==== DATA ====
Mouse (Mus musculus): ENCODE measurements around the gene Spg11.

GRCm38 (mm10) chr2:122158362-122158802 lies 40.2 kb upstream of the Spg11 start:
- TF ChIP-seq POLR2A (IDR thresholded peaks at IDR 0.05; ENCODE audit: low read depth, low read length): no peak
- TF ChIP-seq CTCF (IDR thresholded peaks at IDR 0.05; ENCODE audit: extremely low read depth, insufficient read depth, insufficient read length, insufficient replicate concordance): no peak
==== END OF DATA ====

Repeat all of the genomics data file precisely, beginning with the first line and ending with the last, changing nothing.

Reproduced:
Mouse (Mus musculus): ENCODE measurements around the gene Spg11.

GRCm38 (mm10) chr2:122158362-122158802 lies 40.2 kb upstream of the Spg11 start:
- TF ChIP-seq POLR2A (IDR thresholded peaks at IDR 0.05; ENCODE audit: low read depth, low read length): no peak
- TF ChIP-seq CTCF (IDR thresholded peaks at IDR 0.05; ENCODE audit: extremely low read depth, insufficient read depth, insufficient read length, insufficient replicate concordance): no peak